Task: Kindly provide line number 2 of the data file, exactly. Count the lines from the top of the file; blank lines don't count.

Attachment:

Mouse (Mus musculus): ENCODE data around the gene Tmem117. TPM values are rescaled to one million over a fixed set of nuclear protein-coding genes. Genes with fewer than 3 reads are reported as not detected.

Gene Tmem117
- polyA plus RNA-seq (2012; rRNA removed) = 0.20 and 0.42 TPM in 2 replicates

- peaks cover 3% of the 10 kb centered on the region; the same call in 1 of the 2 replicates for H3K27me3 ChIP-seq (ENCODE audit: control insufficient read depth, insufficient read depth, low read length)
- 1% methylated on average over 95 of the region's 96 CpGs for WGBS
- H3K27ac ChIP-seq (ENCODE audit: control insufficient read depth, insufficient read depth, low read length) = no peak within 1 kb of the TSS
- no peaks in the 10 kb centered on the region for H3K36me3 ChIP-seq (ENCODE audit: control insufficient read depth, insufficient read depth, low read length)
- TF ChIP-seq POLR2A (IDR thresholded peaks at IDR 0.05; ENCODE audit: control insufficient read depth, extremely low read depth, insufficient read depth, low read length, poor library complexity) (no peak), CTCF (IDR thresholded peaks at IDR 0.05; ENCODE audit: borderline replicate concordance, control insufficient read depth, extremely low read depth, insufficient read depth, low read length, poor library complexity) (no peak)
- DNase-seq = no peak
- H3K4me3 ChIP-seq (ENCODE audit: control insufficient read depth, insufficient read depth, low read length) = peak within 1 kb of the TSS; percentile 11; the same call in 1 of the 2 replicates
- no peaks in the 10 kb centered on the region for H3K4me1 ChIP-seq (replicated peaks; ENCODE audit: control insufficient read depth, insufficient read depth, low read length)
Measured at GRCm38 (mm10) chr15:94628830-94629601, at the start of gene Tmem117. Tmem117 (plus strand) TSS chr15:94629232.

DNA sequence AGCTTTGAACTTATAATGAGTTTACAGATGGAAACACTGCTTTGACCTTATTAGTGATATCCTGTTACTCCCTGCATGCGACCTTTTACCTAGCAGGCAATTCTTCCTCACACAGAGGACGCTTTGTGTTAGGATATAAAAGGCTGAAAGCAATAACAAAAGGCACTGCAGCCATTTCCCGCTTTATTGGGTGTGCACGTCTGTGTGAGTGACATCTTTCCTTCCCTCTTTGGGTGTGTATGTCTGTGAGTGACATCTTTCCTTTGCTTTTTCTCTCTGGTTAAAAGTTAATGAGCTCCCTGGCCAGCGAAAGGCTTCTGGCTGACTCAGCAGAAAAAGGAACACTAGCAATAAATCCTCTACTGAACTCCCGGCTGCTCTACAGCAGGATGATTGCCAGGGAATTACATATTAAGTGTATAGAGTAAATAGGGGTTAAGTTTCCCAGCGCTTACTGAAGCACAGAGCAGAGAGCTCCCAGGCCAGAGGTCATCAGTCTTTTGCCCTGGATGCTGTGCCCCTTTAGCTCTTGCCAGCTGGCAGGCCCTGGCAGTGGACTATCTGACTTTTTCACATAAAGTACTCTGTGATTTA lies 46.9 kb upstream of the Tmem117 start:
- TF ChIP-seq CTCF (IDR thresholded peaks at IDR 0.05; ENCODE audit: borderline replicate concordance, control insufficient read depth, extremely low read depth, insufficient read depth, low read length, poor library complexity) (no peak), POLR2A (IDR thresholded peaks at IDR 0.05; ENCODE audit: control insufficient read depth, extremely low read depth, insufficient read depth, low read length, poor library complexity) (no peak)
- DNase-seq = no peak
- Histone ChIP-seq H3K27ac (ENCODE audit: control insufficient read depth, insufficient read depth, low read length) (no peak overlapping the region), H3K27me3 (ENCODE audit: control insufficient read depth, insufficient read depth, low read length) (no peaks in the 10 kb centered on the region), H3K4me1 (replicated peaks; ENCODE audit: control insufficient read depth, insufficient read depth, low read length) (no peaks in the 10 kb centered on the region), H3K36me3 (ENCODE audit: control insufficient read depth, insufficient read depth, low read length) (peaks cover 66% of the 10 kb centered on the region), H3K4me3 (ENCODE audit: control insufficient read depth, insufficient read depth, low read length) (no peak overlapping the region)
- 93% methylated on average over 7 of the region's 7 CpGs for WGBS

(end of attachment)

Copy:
Gene Tmem117